Focused ultrasound can cook a lot more than uterine fibroids. The ablation technique is also safe and effective treating large hepatocellular carcinomas, according to papers presented Wednesday.
From March 1998 to October 2001, Dr. Feng Wu and colleagues at the University of Medical Sciences in China enrolled 61 prospective patients with HCC into a nonrandomized trial to test ultrasound-guided focused ablation. The investigators found the technique was safe, effective, and feasible for the treatment of lesions up to 14 cm in diameter.
Six patients underwent focused ultrasound ablation prior to surgical resection for pathological study. The remaining 55 underwent ablation and follow-up for long-term efficacy evaluation. Fifty-one patients in this group had unresectable HCC with a mean diameter of 8.14 cm (size range, 4 to 14 cm).
The pathological examination showed that focused ultrasound eliminated the targeted HCC and severely damaged the tumors' vascular vessels smaller than 2 mm in diameter. Follow-up confirmed the absence of tumor vascular supply and lesion regression.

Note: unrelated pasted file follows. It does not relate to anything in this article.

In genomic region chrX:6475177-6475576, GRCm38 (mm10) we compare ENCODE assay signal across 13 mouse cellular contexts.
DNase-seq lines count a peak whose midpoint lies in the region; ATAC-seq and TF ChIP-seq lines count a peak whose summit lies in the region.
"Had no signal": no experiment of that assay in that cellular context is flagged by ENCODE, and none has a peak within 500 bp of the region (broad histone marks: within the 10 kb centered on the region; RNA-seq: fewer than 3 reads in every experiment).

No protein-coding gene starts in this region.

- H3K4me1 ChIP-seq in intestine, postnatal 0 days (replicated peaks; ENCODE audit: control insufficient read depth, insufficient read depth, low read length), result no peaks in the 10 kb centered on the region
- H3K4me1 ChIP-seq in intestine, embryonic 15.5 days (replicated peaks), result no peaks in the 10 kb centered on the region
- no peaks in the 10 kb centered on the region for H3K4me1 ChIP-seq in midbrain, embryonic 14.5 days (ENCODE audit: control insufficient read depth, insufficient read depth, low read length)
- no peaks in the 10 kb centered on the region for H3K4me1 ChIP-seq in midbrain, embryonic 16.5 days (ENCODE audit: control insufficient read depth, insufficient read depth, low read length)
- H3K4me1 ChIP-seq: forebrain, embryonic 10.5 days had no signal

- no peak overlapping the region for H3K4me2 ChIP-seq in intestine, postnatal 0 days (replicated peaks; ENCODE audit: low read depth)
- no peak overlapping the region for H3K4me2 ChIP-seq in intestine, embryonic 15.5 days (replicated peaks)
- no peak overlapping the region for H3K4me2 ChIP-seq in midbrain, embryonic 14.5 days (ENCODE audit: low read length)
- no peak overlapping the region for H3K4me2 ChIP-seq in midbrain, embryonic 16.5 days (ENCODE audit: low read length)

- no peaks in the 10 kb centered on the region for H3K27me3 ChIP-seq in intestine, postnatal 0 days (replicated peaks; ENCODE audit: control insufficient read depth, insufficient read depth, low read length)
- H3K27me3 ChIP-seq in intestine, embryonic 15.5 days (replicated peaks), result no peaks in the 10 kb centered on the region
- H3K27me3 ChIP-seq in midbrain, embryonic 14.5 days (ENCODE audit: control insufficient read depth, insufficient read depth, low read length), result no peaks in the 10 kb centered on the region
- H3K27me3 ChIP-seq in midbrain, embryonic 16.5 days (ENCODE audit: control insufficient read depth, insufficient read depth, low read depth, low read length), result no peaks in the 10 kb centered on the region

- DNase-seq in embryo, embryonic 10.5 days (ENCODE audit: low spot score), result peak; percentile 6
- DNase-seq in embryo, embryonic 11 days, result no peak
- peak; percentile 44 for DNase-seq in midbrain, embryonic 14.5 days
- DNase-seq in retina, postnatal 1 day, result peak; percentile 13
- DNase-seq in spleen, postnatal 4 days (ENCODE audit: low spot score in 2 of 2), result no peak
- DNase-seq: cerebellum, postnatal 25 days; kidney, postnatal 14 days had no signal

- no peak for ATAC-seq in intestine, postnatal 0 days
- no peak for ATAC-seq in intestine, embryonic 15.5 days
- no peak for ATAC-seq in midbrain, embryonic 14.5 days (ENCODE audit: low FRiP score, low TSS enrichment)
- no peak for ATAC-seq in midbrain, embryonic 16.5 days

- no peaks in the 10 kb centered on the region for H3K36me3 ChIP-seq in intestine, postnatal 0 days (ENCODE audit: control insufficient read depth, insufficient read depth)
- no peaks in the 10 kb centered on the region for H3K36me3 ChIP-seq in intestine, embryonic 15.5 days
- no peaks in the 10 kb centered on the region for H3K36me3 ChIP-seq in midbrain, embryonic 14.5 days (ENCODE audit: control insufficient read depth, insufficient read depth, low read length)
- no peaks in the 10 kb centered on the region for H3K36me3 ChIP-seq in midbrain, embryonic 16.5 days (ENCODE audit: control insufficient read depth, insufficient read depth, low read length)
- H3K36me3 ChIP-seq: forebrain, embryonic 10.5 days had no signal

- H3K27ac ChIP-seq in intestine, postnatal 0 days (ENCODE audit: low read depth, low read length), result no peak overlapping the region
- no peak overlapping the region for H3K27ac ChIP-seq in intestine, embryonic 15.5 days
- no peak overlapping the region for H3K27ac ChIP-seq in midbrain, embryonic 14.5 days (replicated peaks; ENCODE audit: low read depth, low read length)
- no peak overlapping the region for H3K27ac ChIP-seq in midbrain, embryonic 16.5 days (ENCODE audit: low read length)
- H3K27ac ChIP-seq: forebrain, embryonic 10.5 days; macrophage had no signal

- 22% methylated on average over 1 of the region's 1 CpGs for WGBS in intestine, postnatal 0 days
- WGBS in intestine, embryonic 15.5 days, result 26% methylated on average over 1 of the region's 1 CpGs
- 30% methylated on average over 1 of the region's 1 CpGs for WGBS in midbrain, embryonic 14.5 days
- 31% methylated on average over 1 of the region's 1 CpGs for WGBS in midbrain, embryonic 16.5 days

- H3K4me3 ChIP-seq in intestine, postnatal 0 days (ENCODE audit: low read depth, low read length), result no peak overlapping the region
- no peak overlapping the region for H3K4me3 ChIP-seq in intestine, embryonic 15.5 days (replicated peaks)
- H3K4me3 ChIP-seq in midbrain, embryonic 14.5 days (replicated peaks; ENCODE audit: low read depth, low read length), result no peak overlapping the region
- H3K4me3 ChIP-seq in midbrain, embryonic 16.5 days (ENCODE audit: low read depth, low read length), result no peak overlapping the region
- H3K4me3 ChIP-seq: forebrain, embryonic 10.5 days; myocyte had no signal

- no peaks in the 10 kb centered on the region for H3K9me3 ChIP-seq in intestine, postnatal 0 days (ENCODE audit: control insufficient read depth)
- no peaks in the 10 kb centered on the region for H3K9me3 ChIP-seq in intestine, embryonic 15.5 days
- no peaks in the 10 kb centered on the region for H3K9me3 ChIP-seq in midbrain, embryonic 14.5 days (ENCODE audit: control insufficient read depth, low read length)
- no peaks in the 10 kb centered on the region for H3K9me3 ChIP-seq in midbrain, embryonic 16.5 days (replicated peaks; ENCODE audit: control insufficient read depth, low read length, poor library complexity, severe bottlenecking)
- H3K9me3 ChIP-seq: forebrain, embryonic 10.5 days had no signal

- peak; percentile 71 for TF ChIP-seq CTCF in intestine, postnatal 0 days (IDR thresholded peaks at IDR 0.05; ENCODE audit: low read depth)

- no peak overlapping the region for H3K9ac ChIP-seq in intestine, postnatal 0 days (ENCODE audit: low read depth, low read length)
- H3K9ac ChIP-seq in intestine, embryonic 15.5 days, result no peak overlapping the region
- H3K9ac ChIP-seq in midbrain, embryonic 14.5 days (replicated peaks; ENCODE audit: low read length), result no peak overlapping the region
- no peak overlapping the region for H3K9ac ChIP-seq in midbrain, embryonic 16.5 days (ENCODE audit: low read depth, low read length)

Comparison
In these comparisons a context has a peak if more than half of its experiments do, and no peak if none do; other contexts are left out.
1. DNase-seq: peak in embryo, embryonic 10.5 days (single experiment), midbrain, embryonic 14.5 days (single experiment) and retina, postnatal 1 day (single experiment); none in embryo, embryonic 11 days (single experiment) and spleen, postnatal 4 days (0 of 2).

Twenty-three patients were still alive after a median follow-up of 18 months. The overall survival rates recorded at six, 12, and 18 months were 86.1%, 61.5%, and 35.3%, respectively. The survival rates were significantly higher in stage II tumor patients than stage III and IV.
Focused ultrasound ablation is safe, effective, and feasible, and it should also be considered as a palliative treatment in patients with advanced stage malignancies of the liver, Wu said.
In a different study discussing focused ultrasound, Boston researchers presented results of a trial designed to determine whether menstrual cycle phase determines treatment success.
Dr. Minna So and colleagues at Massachusetts General Hospital enrolled 58 patients with uterine fibroids. They confirmed the phase of the menstrual cycle does not affect treatment outcome.
Researchers divided patients into two groups: One group underwent focused ultrasound during the proliferative phase of the menstrual cycle, and the other group during the secretory phase. Each group included similar number of uterine leiomyomas.
Symptomatic improvement occurs at any phase of the cycle, So said.